dievca was lucky. she was treated similar to her brothers…they would say she was treated better wink, wink. Actually, that’s not true – they were upset on her behalf that she received less toys for Christmas than they remember getting. dievca was fine – they were remembering their amount of toys for two kids combined.
Where this is going is that on International Women’s Day – dievca knows she is strong, she knows her opinion among Family, Friends and Co-Workers is valid and taken seriously. She hasn’t run into discrimination via her gender or if she did, she ploughed right past it – ignoring it. (Note: being female has worked in her favor occasionally – not many chemistry/physics dievcas out there. Being good at what you do, helps too.)
Why dievca is this solid? she grew up in a Family that values Humanity and Hard Work. They believe everyone should succeed to the best of their abilities – in a “get off your a** and do it” way. Gender never came in to the equation. May be it started with an Aunt who graduated University with a degree in Chemistry in 1946. Or her Grandmothers and Babuska (Great Grandmother) leading the charge on jobs that brought home wages.
Education was a big part of dievca’s background for her Brothers and for her. That might be a leveller.
Whatever it was/is — Rosie the Riverter hits dievca’s heart as a strong female, leading the charge. A symbol of strength and not failing when a Women’s Strength was called upon for the World.
Everyone knows the iconic image that, during World War II, became an enduring symbol of feminine resolve. But until recently, no one’s been sure what woman inspired “Rosie the Riveter,” the war worker of 1940s popular culture featured in the famous poster by artist J. Howard Miller. Now, as the New York Times reports, the woman who was most likely behind the Rosie poster bearing the slogan “We Can Do It!” has died.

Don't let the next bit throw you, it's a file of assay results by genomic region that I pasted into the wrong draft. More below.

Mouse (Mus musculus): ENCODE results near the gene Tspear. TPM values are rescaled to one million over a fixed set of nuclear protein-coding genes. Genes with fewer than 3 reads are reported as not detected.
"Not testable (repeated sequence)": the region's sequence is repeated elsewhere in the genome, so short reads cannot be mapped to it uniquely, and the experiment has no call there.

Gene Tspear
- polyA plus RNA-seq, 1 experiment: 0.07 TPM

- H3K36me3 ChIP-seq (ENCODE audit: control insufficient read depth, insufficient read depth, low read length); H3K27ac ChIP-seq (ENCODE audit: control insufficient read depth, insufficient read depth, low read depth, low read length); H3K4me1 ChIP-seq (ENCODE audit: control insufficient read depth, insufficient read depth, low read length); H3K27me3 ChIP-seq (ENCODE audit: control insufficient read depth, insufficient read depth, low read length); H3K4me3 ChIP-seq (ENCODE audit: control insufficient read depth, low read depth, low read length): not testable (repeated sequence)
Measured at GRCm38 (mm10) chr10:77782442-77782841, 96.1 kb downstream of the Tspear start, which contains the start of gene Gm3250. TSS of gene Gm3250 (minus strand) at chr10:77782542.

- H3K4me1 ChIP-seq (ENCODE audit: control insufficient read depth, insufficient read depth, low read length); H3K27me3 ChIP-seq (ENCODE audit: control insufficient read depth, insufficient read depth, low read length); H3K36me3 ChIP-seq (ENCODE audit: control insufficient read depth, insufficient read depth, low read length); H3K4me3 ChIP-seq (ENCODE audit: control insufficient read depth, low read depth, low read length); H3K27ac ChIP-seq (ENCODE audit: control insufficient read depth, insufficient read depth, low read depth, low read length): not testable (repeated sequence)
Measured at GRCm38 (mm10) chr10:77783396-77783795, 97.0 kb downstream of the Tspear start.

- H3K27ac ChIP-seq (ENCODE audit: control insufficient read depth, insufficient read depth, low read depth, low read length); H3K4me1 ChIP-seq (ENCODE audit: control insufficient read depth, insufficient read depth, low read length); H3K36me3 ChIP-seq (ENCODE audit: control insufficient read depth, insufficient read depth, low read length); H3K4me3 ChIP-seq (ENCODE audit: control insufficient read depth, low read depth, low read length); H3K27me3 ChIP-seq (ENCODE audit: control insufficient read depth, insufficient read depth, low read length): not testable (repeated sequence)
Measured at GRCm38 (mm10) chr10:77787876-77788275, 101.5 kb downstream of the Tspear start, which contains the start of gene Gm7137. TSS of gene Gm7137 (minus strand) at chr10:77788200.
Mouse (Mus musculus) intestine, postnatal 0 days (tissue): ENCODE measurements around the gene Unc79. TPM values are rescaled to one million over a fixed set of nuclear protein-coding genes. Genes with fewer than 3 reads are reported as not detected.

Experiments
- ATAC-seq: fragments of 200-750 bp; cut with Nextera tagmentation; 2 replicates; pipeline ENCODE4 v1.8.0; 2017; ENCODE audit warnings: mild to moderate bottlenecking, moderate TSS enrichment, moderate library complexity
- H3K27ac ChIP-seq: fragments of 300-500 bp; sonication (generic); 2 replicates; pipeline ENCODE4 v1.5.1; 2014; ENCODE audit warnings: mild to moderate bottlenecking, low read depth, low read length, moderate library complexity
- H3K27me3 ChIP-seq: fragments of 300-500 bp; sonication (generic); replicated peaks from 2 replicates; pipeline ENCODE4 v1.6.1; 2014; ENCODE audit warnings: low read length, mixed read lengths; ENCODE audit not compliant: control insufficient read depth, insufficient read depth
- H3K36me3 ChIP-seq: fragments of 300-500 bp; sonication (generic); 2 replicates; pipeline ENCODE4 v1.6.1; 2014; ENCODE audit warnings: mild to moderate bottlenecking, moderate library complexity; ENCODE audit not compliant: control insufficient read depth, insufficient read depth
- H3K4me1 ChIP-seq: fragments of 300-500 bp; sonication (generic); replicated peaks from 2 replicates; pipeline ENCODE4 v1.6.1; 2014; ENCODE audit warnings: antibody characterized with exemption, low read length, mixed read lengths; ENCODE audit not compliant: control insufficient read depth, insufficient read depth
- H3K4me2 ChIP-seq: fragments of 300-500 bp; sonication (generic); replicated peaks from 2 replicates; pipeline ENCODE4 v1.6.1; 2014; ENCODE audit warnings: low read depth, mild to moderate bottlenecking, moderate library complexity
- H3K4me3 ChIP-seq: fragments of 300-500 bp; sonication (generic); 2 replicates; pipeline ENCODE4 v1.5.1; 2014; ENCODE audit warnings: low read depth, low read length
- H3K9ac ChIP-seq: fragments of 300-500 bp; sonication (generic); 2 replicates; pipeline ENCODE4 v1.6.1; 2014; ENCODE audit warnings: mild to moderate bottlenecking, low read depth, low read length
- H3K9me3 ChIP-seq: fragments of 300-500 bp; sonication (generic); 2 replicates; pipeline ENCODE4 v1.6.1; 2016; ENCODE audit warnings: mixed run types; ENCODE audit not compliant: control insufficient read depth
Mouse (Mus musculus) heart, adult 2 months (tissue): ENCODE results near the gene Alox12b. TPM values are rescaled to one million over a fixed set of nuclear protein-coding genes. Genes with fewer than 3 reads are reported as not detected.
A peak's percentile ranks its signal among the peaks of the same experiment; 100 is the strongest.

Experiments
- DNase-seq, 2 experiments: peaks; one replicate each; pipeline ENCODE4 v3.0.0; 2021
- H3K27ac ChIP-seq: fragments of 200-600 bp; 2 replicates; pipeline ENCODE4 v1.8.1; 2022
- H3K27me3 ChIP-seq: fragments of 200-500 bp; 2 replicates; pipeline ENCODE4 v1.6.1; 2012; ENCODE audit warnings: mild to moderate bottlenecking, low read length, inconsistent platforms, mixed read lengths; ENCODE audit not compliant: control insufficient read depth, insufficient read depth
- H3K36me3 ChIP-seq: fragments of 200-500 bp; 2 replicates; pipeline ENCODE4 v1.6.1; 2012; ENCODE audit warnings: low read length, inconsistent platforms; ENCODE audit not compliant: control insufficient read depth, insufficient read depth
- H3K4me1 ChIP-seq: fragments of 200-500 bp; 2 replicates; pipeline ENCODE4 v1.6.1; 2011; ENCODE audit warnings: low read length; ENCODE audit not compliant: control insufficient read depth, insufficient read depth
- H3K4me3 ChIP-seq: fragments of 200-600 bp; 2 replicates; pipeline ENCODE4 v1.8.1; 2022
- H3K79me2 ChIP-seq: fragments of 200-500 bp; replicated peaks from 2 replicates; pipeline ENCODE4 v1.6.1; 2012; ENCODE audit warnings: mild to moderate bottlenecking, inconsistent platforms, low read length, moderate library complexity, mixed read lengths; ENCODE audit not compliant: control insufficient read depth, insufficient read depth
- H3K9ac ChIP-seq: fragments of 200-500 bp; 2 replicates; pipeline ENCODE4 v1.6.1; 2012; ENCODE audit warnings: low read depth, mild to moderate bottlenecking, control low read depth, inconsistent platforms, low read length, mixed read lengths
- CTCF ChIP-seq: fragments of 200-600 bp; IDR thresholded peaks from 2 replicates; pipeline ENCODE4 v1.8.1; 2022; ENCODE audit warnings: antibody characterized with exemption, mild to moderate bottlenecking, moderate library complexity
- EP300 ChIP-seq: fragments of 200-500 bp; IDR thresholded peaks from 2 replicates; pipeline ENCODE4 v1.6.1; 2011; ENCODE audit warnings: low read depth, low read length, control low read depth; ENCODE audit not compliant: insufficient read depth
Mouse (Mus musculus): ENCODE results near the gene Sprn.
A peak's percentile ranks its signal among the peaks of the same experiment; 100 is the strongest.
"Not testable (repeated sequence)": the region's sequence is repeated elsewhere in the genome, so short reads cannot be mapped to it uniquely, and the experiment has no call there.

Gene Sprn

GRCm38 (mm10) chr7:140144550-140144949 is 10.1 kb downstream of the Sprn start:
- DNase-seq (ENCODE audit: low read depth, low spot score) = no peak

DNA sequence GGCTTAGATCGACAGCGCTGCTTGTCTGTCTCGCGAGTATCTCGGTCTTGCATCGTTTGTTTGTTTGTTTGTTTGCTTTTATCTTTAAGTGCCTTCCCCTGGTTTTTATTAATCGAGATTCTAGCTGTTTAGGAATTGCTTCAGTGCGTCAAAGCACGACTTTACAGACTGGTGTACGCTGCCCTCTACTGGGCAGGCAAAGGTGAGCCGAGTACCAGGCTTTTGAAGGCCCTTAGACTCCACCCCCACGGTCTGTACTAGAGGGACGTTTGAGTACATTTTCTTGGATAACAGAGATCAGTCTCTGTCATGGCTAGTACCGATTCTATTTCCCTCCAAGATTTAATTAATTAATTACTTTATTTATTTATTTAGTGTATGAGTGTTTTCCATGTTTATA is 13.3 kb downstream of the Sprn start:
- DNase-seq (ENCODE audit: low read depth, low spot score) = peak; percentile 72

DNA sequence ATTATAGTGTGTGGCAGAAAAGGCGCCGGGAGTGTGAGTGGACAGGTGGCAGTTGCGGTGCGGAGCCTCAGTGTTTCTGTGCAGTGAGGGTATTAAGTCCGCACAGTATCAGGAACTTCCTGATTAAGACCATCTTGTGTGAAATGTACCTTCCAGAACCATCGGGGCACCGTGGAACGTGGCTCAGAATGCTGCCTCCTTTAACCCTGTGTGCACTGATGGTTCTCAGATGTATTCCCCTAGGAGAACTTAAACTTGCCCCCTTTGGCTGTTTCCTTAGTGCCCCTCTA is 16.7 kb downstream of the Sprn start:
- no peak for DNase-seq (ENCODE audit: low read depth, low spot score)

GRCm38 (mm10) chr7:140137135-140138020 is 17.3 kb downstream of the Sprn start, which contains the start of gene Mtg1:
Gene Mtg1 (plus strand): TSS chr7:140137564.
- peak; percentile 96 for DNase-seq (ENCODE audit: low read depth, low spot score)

Naomi Parker-Fraley, a Tulsa, Okla., native, passed away on Saturday at age 96 while in hospice care in Longview, Wash., her family said.
The Rosie face first became famous during the early 1940s, when millions of American women pitched in during the war, working not only at riveting, but also at welding, nursing and myriad other jobs while maintaining their traditional duties as mothers and homemakers.
Indeed, from 1940 to 1944, the female percentage of the overall workforce jumped from 27 percent to 37 percent, and by the end of the war, 25 percent of all married women had jobs outside the home.
In real life, Parker-Fraley was just as inspiring, working as a machinist at the Naval Air Station in Alameda, Calif., in 1943 when, at age 20, a photographer snapped a picture of her on the job. She was one of the first women to dedicate herself to war work.
The photo depicted a woman wearing a jumpsuit and a polka-dot bandanna while standing over a lathe. Various magazines published the image in 1943 but seemingly never captioned it with a name or a date. As a result, multiple women have been named over the years as possible models for Rosie.
In particular, a Michigan woman, Geraldine Hoff Doyle, was cited as the inspiration for Rosie. A wartime metal presser at a Michigan plant, she died in 2010. Afterward, obituaries in many large newspapers credited her as being the real face behind the image.
But in 2016, a determined Seton Hall University professor, James Kimble, published an article in the journal Rhetoric and Public Affairs asserting that Parker-Fraley was indeed the basis for the famous poster.
After years of research, Kimble had tracked down the original photo in a newspaper he purchased in an eBay auction. The caption confirmed the date, alongside this telling sentence: “Pretty Naomi Parker looks like she might catch her nose in the turret lathe she is operating.” His findings, unveiled in the article, brought journalists to Parker-Fraley’s door at long last.
“The women of this country these days need some icons,” she told People magazine in a 2016 interview. “If they think I’m one, I’m happy.”
AARP Magazine January 24, 2018